Dinky rioters still facing repercussions

Eighteen University students were arrested when mobs swarmed the area after two Frozen Four hockey games.

Barry Lytton

Over the three-day stretch in April when the Gophers made it to the NCAA Frozen Four final and lost the championship game, riots broke out in Dinkytown.

On both nights of the two University of Minnesota men’s hockey games, students and fans flowed through the area, closing down streets and drawing police in riot gear.

Of the 29 people arrested, 18 were University of Minnesota students who faced criminal charges and potential expulsion from the school. About half a dozen University students have since been sanctioned by the school for their involvement in the weekend’s activities.

About half of arrested students sought support from University Student Legal Service, said the office’s senior attorney, Karmen McQuitty.

“They were mostly charged with misdemeanor offenses. … There were a few people charged with felonies,” she said.

She said students’ concern only grew as news coverage and photos of the riots spread online.

“People were really worried about their mug shots being out there and the amount of publicity they’d receive as it relates, of course, to future employment,” she said.

Some students involved were sanctioned for violating the student conduct code, said a University spokesperson on behalf of the Office for Student Conduct and Academic Integrity in an email statement.

“Seven students were found responsible for at least some of the charges against them,” the statement read. “Because of the small number, we are unable to specify the sanctions that were imposed.”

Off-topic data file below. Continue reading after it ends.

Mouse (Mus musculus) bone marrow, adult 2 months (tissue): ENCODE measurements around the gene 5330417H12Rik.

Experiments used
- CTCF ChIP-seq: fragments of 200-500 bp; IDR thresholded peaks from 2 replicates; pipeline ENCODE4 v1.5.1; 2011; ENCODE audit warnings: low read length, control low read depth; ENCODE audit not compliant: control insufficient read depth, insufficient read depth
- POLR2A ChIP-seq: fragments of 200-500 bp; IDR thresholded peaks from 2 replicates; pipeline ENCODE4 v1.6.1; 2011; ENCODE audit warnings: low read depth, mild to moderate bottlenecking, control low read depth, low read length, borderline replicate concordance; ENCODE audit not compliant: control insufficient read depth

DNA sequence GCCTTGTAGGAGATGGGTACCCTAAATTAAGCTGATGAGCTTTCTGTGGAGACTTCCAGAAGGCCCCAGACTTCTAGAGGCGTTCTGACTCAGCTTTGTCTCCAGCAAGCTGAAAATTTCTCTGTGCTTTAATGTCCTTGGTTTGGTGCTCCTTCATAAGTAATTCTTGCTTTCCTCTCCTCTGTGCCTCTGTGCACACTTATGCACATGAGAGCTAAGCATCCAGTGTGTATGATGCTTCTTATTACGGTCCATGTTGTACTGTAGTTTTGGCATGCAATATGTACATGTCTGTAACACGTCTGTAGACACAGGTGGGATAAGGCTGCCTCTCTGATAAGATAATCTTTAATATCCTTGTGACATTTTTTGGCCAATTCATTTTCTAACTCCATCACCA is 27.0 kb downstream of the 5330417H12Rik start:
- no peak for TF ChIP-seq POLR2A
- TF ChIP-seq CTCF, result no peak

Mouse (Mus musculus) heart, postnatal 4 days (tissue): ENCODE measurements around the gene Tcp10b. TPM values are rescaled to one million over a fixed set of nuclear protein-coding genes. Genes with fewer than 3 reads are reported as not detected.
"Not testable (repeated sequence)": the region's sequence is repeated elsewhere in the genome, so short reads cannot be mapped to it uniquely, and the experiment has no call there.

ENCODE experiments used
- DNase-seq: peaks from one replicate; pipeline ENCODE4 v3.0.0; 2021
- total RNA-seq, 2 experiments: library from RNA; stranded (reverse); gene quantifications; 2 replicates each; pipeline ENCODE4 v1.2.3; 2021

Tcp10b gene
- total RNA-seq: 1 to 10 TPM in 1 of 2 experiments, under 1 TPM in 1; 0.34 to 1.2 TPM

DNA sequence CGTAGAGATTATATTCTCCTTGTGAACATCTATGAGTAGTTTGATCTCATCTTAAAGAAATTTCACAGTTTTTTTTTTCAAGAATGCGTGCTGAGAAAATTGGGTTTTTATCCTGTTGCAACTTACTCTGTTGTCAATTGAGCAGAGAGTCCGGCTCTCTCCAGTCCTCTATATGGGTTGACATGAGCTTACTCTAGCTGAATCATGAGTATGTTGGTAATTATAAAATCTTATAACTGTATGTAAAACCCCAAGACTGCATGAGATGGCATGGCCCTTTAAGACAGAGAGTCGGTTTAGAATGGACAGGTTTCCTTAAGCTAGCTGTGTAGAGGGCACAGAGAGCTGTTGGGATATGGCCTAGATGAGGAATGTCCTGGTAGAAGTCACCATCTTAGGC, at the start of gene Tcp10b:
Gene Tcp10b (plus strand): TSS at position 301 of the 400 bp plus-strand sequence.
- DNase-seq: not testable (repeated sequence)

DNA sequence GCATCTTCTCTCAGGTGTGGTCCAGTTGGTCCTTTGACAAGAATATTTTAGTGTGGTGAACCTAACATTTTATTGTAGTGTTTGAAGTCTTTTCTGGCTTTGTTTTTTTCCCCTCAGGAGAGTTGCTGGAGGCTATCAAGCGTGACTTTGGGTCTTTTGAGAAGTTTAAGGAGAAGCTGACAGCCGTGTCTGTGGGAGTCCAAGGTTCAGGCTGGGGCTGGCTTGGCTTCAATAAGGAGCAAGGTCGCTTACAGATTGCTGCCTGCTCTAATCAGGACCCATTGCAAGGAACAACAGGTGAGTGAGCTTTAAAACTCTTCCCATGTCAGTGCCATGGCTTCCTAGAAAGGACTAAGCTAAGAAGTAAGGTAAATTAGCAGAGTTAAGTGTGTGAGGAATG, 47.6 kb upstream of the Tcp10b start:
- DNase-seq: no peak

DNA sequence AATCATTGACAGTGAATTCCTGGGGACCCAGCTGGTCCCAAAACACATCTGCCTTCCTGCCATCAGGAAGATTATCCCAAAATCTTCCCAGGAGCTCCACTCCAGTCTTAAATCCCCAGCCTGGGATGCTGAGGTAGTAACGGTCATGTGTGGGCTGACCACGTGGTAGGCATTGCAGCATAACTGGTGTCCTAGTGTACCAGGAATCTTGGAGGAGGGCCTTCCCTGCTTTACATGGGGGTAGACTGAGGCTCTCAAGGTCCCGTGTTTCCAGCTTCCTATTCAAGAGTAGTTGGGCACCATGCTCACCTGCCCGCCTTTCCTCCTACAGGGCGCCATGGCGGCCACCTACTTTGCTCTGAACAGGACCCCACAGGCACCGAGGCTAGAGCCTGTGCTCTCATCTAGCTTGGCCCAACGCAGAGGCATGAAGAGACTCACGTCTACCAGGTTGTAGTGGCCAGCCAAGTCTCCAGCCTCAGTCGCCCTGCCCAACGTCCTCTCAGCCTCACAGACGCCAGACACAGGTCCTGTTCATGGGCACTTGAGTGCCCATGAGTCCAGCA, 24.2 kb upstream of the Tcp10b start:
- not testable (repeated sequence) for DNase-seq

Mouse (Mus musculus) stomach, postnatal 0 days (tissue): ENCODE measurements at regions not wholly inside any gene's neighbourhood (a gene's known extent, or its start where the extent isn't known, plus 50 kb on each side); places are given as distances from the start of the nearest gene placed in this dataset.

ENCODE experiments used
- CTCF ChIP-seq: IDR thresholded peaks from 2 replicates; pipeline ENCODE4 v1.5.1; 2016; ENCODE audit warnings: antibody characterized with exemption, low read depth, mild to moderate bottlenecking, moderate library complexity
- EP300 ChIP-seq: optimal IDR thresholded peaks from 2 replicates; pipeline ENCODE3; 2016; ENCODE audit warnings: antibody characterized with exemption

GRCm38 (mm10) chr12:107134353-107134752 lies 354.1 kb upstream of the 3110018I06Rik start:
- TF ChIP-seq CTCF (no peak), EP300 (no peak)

On Thursday, April 10, Minnesota beat North Dakota and the first commotion ensued. Two nights later, after the championship game loss, fans again took to the streets and chanted, threw bottles and swarmed the business district’s main intersection.

Law enforcement — which had been preparing for potential post-game mobs for months — met the crowds on both nights.

By the end of the night Thursday, they had made 10 student arrests. On Saturday, some of the 300 officers present arrested another 19 people. The charges ranged from possession and consumption of liquor by minors to unlawful assembly to fleeing an officer on foot.

University senior Eli Cohen, one of Saturday’s 19 arrestees, was booked at Hennepin County Jail that night.

“I was not facing [police] because my backside was out, and I got spear tackled to the ground by three officers,” he said. “After I was arrested, we were put in the back of a police van for, I’d say, a solid four hours.”

After Cohen’s fingers were printed and he donned an orange jail jumpsuit, he said, he had his mug shot taken — one of the few published by local news outlets.

His arrest was immediately followed by a meeting with OSCAI, which handled the University’s judgment of the Dinkytown riot cases.

Cohen said when he met with school officials, they lectured him about his participation in the melee.

“They pretty much wanted me to know that, in that moment, I wasn’t being arrested as Eli Cohen,” he said. “I was Eli Cohen, University student, and that what I did reflected not only upon myself but on my university.”

Cohen, who is enrolled for the fall semester, said he withdrew from classes last spring and still owes Hennepin County 14 days of community service, on top of 20 more hours for the University.

Though Cohen chose to hire his own attorney for his criminal case, many other student arrestees reached out to USLS, McQuitty said. She said she’s pleased with how her office was able to help them with their legal troubles.

“The cases resolved fairly quickly,” she said.

 

Nick Wicker contributed to this report.